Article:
Doctoral Dissertations


"In this work, the dynamic and equilibrium effects of the presence of an electrical double layer on the electrically-driven mass transport mechanisms of electroosmotic flow (EOF) and electrophoretic migration, as well as the interplay of these transport mechanisms with the diffusion and adsorption mechanisms of charged and uncharged solutes in charged chromatographic media employed in capillary electrochromatography (CEC) and ion exchange systems are modeled, studied, and analyzed. The modelling of these mechanisms has put the analysis of the dynamic behavior of CEC systems to now be based on fundamental scientific understanding and, thus, the design and operation of CEC systems can now be made through engineering science. Furthermore, the modelling of these mechanisms has revolutionized our fundamental understanding of ion-exchange chromatography. For the first time it has been shown how the evolving dynamic behavior of the charge density of a solid adsorptive surface immersed in an electrolytic solution, through the electrical double layer, affects both the transport in the liquid solution and the adsorption rate of charged analytes onto the charged solid surface, and could be responsible for the generation of concentration rings in charged porous adsorbent particles, as experimentally observed by confocal scanning laser microscopy. Finally, theoretical results for the velocity of the EOF and the height equivalent of a theoretical plate (HETP) in CEC systems have been compared with experimental data and the agreement between theory and experiment is found to be good"--Abstract, page iv.


Liapis, Athanasios I.

Committee Member(s)

Crosser, Orrin K.
Leventis, Nicholas
Neogi, P. (Partho), 1951-
Avula, Xavier J. R.


Chemical and Biochemical Engineering

Degree Name

Ph. D. in Chemical Engineering


University of Missouri--Rolla. Biochemical Processing Institute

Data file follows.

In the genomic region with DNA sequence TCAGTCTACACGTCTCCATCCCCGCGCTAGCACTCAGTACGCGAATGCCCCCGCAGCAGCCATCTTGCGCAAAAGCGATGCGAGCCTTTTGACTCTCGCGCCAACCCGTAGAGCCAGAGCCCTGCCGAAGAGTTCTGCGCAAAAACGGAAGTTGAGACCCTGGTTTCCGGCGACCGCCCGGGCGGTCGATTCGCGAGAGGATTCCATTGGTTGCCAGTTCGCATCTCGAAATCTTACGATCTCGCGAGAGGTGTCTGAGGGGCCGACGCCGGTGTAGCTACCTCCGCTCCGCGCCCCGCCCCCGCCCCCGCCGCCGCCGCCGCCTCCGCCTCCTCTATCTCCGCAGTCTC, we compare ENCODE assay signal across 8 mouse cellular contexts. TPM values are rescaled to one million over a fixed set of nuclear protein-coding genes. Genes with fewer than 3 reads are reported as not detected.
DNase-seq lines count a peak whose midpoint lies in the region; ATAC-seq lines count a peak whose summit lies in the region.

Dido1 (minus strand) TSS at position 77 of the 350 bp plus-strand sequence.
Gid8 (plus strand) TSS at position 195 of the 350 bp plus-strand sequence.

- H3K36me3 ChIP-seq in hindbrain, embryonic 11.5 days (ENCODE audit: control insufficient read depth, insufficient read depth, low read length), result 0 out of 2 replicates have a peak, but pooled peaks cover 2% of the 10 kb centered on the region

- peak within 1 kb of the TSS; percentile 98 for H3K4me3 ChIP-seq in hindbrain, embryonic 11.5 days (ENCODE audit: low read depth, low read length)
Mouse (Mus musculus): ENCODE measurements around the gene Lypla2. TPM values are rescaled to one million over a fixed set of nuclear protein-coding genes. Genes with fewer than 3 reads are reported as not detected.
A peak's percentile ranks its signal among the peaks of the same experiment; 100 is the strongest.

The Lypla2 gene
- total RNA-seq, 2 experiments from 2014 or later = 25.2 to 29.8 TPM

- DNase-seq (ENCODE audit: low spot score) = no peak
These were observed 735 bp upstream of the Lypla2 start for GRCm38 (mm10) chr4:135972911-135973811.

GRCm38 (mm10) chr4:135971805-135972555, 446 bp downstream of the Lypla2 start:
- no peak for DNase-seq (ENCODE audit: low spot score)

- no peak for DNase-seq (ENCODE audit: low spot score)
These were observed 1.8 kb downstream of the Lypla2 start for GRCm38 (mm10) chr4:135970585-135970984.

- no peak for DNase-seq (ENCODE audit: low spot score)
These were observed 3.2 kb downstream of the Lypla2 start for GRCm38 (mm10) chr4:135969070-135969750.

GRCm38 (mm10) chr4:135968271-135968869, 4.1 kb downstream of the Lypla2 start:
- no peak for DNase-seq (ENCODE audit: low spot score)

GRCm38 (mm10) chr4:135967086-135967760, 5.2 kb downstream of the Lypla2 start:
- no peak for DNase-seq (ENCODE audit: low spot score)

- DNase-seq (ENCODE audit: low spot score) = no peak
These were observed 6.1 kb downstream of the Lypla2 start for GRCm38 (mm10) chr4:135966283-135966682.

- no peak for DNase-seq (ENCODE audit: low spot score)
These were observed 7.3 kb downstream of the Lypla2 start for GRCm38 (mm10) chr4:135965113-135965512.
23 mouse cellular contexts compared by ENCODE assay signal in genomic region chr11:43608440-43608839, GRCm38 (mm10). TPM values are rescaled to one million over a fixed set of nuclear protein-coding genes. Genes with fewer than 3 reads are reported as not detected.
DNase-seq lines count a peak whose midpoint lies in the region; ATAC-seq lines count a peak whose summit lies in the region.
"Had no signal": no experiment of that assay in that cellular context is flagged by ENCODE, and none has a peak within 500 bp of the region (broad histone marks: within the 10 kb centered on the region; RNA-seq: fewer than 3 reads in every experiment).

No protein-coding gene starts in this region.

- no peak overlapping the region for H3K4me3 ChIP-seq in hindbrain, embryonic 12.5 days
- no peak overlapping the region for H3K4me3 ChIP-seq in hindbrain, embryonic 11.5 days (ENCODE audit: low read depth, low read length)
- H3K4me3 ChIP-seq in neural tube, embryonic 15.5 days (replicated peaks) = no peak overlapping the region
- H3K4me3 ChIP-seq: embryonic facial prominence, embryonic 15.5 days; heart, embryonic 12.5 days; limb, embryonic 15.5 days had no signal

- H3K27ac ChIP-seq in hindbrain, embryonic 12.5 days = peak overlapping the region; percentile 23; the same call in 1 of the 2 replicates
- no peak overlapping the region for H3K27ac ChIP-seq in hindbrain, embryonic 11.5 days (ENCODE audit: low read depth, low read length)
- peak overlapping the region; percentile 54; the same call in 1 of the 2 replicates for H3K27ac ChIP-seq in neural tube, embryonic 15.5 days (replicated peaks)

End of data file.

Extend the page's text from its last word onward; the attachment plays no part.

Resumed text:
University of Missouri Research Board
Deutsche Forschungsgemeinschaft (Bonn, Germany)
Agilent Technologies (Waldbronn, Germany)


Accompanying CD-ROM, available at Missouri S&T Library, contains "original FORTRAN 90 source code that provides the solution to the mathematical models presented in the main body of the dissertation."


University of Missouri--Rolla

Publication Date

Summer 2002

Journal article titles appearing in thesis/dissertation

  • Modeling the velocity field of the electroosmotic flow in charged capillaries and in capillary columns packed with charged particles: interstitial and intraparticle velocities in capillary electrochromatography systems
  • Capillary electrochromatography: determination of the intraparticle electroosmotic volumetric flow-rate, velocity and peclet number from pore network theory
  • Film mall transfer coefficient expressions for electroosmotic flows
  • Modeling and analysis of the electrokinetic mass transport and adsorption mechanisms of a charged adsorbate in capillary electrochromatography systems employing charged non-porous adsorbent particles
  • Quantitative analysis and synthesis of the electrokinetic mass transport and adsorption mechanisms of a charged adsorbate in capillary electrochromatography systems employing charged adsorbent particles
  • Modeling and analysis of the dynamic behavior of mechanisms that result in the development of inner radial humps in the concentration of a single adsorbate in the adsorbed phase of porous adsorbent particles observed in confocal scanning laser microscopy experiments: diffusional mass transfer and adsorption in the presence of an electrical double layer
  • Interplay of diffusional and electrophoretic transport mechanisms of charged solutes in the liquid film surrounding charged non-porous adsorbent particles employed in finite bath adsorption systems
  • Novel general expressions that describe the behavior of the height equivalent of a theoretical plate in chromatographic systems involving electrically-driven and pressure-driven flows


xxvii, 546 pages; CD-ROM

Note about bibliography

Includes bibliographical references.


© 2002 Brian Arthur Grimes, All rights reserved.

Document Type

Dissertation - Restricted Access

File Type




Subject Headings

Chromatographic analysis
Capillary electrophoresis

Thesis Number

T 8627

Print OCLC #


Electronic OCLC #


Link to Catalog Record

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